Vegetarian and vegan diets are rich in whole grains, vegetables and fruits that are incredibly rich sources of fiber. Fiber has always been positively related to lower body mass index (BMI) and weight. Moreover, plant-based foods are richer in nutrition and lower in calories.
People who followed a vegetarian diet lost 4.4 pounds and those who observed a vegan diet lost 5.5 pounds more than people who followed a non-vegetarian diet, according to a 2015 study published in the Journal of General Internal Medicine.

5. You Prevent Diabetes or Manage it Better

Insulin resistance is a condition in which the body begins resisting insulin, the hormone that controls high blood sugar levels. This leads toType 2 diabetes.
Weight gain, especially abdominal weight, is associated with the development of diabetes. A low-calorie vegetarian diet controlled abdominal weight and regulated the insulin sensitivity in diabetic patients, according to a 2011 study published in Diabetic Medicine.
Red meats, especially processed varieties, contain high amounts of sodium, nitrates and nitrites, all of which promote insulin resistance by inhibiting the activity of beta cells responsible for producing insulin.
On the other hand, plant-based diets such as nuts, whole grains, beans and low-fat dairy significantly lower the risk of diabetes.
Vegan and vegetarian subjects, as well as those who largely consumed a vegetarian diet with occasional meat consumption, showed a significantly lower risk of developing Type 2 diabetes than non-vegetarian subjects, according to a 2013 study published in Nutrition, Metabolism and Cardiovascular Diseases.

6. You Keep Your Blood Pressure under Control

Red meat is also associated with high blood pressure, according to a 2015 study published in the Journal of Pulmonary and Respiratory Medicine.
When the intestinal bacteria metabolizes red meat, it releases a compound called trimethylamine-N-oxide, and this compound might contribute to elevating blood pressure, the study further notes.
Moreover, red meat contains a high amount of saturated fats. Regular consumption of saturated fats in the long term clogs arteries, which strains them as they have to work extra hard to deliver oxygen-rich blood to the heart. This strain is manifested through an increased blood pressure.
Furthermore, processed meat is not only high in saturated fats but also contains an increasingly harmful amount of sodium, another factor for elevated blood pressure.
On the other hand, consumption of a plant-based vegetarian diet was associated with lower blood pressure, according to a 2014 study published in the Journal of the American Medical Association Internal Medicine.

7. You Get Relief from Rheumatoid Arthritis Pain

You may have heard people who have rheumatoid arthritis (RA) say that a certain diet proved helpful in alleviating their symptoms.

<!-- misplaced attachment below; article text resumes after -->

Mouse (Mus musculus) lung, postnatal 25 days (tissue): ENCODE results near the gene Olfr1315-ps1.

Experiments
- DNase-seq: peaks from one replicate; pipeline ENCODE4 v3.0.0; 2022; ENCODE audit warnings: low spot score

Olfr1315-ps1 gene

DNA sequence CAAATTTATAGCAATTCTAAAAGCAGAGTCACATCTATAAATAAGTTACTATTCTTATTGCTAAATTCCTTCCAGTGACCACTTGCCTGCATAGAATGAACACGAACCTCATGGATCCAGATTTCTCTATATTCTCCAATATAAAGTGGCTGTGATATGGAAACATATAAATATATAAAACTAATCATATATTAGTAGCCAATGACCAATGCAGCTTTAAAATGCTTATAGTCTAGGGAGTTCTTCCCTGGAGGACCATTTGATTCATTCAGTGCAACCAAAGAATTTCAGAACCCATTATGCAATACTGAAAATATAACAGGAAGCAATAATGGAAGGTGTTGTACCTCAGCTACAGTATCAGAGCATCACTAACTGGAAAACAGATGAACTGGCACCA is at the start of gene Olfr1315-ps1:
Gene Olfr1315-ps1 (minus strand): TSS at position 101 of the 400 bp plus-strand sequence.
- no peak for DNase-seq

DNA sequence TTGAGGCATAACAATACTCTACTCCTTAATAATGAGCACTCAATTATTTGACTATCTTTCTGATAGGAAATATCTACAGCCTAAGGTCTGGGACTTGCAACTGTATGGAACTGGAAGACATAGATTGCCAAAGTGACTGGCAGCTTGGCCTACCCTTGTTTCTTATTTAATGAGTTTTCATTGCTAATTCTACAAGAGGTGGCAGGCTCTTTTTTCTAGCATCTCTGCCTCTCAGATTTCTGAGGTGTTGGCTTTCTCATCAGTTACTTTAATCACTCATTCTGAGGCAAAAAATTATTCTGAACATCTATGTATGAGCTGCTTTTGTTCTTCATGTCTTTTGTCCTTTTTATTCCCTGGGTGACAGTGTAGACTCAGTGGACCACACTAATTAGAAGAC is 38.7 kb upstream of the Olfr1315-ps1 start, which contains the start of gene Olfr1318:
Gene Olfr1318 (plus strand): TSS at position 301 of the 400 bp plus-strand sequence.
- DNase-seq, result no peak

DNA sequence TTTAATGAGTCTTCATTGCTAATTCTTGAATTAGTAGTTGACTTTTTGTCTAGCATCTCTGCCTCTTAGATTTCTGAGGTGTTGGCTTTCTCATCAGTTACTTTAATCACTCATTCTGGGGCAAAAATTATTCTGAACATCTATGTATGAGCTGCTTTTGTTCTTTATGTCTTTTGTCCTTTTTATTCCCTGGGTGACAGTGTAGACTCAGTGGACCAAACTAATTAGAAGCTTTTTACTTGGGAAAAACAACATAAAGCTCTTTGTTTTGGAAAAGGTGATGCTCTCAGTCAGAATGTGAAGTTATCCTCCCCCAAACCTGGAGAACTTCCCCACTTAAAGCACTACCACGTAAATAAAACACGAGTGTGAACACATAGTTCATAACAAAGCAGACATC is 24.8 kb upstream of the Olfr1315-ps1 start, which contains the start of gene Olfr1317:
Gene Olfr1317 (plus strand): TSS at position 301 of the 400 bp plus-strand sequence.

Studies have shown that certain diets may alter the behavior of microorganisms that play a role in promoting RA pain.
Patients with medium-to-severe RA who switched to a low-fat vegan diet reported significantly reduced symptoms, according to a 2002 study published in The Journal of Alternative and Complementary Medicine.

8. Your Acne May Improve

Meat is a rich source of vitamin B12, an excess of which can trigger an acne breakout. This is the reason people whose diets are meat-dominated break out more frequently than occasional meat eaters and vegetarians.
Researchers noted that the skin pathways responsible for producing vitamin B12 are different in acne-prone individuals from those without acne, according to a 2015 study published in Science Translational Medicine.
Upon further investigation, the researchers noted that people who were given vitamin B12 injections developed acne a few days later, and P. Acnes (the acne gene) observed in petri dishes in the lab began producing porphyrins, compounds that promote inflammation in acne.
Since meats are high sources of vitamin B12, eating meat regularly is likely to activate acne, while a vegetarian diet supplying moderate amounts of vitamin B12 is likely to help control it.
Resources:
https://www.iarc.fr/en/media-centre/pr/2015/pdfs/pr240_E.pdf
http://www.pnas.org/content/112/2/542.short
http://www.nature.com/nm/journal/v19/n5/full/nm.3145.html
http://www.nature.com/news/red-meat-wrong-bacteria-bad-news-for-hearts-1.12746
http://www.ncbi.nlm.nih.gov/pubmed/15199546
http://www.ncbi.nlm.nih.gov/pubmed/19536095/
http://www.cancercouncil.com.au/21639/cancer-information/cancer-risk-and-prevention/healthy-weight-diet-and-exercise/meat-and-cancer/
http://www.ncbi.nlm.nih.gov/pubmed/22412075
http://ajcn.nutrition.org/content/78/3/526S.long
http://onlinelibrary.wiley.com/doi/10.1038/oby.2007.270/abstract
http://link.springer.com/article/10.1007%2Fs11606-015-3390-7
http://www.amjmed.com/article/S0002-9343%2805%2900279-2/abstract
http://www.ncbi.nlm.nih.gov/pubmed/12833118/
http://onlinelibrary.wiley.com/doi/10.1111/j.1464-5491.2010.03209.x/abstract
http://www.nmcd-journal.com/article/S0939-4753%2811%2900170-0/abstract
http://www.ncbi.nlm.nih.gov/pmc/articles/PMC3942738/
http://care.diabetesjournals.org/content/32/5/791.long
http://austinpublishinggroup.org/pulmonary-respiratory-medicine/fulltext/ajprm-v2-id1019.php
http://www.ncbi.nlm.nih.gov/pubmed/24566947
http://www.nel.gov/evidence.cfm?evidence_summary_id=250271
http://www.vegsource.com/articles/McDougall_Arthritis.pdf
http://rheumatology.oxfordjournals.org/content/36/1/64.full.pdf
http://ajcn.nutrition.org/content/70/3/594s.full
http://www.ncbi.nlm.nih.gov/pubmed/26109103
http://onlinelibrary.wiley.com/doi/10.1111/j.1467-3010.2005.00467.x/full
http://ajcn.nutrition.org/content/70/3/516s.full
http://www.health.harvard.edu/staying-healthy/becoming-a-vegetarian

Recent Stories